With the holidays coming up, it is important to keep in mind that this time of year is all about spending time with loved ones and of course, food! It is important to revisit this – the holidays are meant to be enjoyed and full of love for those around you, for your food, and for yourself. However, the holidays can come loaded with challenges and struggles – food choices, body image, family relationships, and financial strain, to count a few.
Acknowledging that celebrating holidays come with a lot of privilege… beautiful large feasts are a blessing we look forward to, but we may have complicated emotions around all the options.
Whether you feel like it’s a time to indulge and deal with the “calories” later, or feeling like you have to make up for it, or even struggling with figuring out what you “should” or “shouldn’t” eat… holidays & celebrations are better enjoyed when that stress of what to eat and how to feel about it, is not a stress or struggle… not during, and not after.
I may not have the wisdom to solve all the struggles around the holidays, but I can certainly help you with how you approach your food & relate to your body by explaining how you can practice intuitive eating during the holidays.
Holiday Foods: Intuitive & Joyful Eating
Consider which foods bring your joy & pleasure, as well as bring you satisfaction and offer variety. Fill your plate with foods that you know you will 100% enjoy, and foods which you do not normally get the chance to enjoy or may not have access to regularly.
For example, if there’s roast chicken as well as your grandmother’s famous roast turkey, opt for the turkey and make the most out of your holiday favourite while they’re available during these special times of the year. In addition, because of all the amazing side dishes and choices available, do what you can to enjoy a variety of foods over sheer quantity. You can gauge the variety by getting a wide range of colour on your plate as well as a balance of carbs, proteins and vegetables.
Pass on the Diet Talk
Diet talk tends to come up around the dinner table. Whether it be a talk about the latest fad diet or how many pounds they gained or lost, diet talk can be triggering to many people and is often more subconsciously harmful, especially if there’s kids listening. If you find yourself commenting on someone else’s habits or looks, I encourage you to reconsider how that may be negatively affecting them (or those listening).
If you never knew this talk could be harmful instead of inspiring: Always remember that everyone is fighting their own battles… you never know what they’ve been through or going through with their food, eating, or body image. They could have been struggling with disordered eating or eating disorders, or they could have lost weight due to unfortunate circumstances… or even perhaps they have been beating themselves up for the change in their body size and going through depression. There’s so much more valuable and meaningful things we can talk about with one another, other than our body looks & food choices.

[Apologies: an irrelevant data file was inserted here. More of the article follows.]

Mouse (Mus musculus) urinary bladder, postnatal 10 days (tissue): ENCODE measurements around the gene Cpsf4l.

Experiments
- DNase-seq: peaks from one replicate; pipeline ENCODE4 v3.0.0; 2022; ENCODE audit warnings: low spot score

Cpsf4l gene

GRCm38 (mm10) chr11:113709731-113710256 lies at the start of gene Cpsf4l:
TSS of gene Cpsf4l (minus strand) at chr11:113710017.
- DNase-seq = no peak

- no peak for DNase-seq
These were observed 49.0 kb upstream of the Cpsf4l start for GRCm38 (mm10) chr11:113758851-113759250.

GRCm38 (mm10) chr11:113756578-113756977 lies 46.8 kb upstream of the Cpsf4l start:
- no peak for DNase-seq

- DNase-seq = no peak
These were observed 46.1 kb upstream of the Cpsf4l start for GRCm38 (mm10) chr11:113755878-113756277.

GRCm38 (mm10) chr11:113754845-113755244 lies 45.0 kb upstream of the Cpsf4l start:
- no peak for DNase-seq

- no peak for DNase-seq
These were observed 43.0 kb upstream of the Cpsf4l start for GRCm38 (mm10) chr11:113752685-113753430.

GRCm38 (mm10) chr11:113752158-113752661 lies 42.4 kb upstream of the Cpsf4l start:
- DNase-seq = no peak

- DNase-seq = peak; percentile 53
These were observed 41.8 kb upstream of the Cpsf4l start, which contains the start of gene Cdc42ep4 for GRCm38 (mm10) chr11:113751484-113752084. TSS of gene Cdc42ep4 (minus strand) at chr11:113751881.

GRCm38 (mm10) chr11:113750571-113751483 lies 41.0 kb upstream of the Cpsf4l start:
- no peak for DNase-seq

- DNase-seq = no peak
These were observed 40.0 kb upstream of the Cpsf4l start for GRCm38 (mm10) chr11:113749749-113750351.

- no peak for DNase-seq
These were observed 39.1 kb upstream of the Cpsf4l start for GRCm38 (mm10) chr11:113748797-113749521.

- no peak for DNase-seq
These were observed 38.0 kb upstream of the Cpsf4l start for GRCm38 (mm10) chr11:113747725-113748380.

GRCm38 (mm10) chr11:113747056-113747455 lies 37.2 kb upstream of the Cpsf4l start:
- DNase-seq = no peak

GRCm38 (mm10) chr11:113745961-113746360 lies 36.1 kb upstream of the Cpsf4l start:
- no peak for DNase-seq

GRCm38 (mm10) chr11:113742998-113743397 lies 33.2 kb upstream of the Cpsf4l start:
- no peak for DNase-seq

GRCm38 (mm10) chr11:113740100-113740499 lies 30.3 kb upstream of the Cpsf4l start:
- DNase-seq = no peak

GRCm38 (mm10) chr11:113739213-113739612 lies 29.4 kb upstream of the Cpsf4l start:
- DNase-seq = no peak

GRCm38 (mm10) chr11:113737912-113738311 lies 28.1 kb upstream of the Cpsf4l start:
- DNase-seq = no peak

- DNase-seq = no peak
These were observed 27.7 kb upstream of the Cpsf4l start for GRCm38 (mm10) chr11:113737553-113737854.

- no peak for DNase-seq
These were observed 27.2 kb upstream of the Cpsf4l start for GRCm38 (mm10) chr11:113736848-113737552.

If you’re personally triggered: It can be helpful to know what you need to do to best take care of yourself, whether it be not participating in these conversations or even removing yourself from these situations, do what feels right for you. Remember that the comments made don’t reflect anything about you as much as reflects more about them – this inherent fatphobia or fear of fatness speaks to what diet culture has ingrained in us over the years.
If you catch yourself engaging (or stuck) in these talks: Attempt to bring balance to the conversation – for example, you could diffuse it by saying: “did you notice how short-term dieting always makes you feel bad when you stop doing it?” or “these habits might actually be the exact reason why you feel bad” or “try thinking of ways to eat that you can do for life, but make sure you don’t feel guilty when you’re enjoying foods at celebrations”
No Good or Bad Foods – It’s Just Food
Food around the holidays tend to get a lot of labels and this can actually be more harmful than you might think. Try to refrain from calling foods good or bad, and try to stay away from the “junk food” mindset. By labelling foods as such, it takes away the pleasure and instead instills feelings of guilt or shame when we rightfully enjoy these foods. All food is exactly that — just food — and all food is meant to be enjoyed! How we react to foods or treat ourselves after we eat a food is the problem, not the food itself.
Not Too Mindful – Embrace Your Satisfaction Factor!
You know how we always talk about being mindful of hunger & fullness cues and listening to your body… however, if you find yourself constantly thinking about “being mindful” or catch yourself becoming obsessive about what you’re eating, take a step back. Eating shouldn’t be all about restriction but rather on the experience and active enjoyment of the foods you are eating, However, it is also extremely important to be forgiving of yourself, even if you go back to your old ways, remember: one step at a time — you are still learning and that’s okay!
Intuitive eating is no easy feat and can often be challenging to navigate on your own. Check out this blog on intuitive eating to learn more.
If you want to get help with how to deal with the pressure of the holidays, before or after, let’s chat. You can book your free call to find out if we’re a good fit and what packages I have for you.
This blog was written with the help of UBC nutition student, Gilbert.
“Intuitive and Mindful Eating: Improve Your Relationship with Food” [Nov. 1st, 2019] https://nutrifoodie.ca/2018/08/25/intuitive-and-mindful-eating-improve-your-relationship-with-food/
“How to Practice Mindful Eating using the Hunger Scale” [Nov. 1st, 2019] https://nutrifoodie.ca/2019/02/20/how-to-practice-mindful-eating-using-the-hunger-scale/
“Fighting Fatphobia” [Nov. 1st, 2019]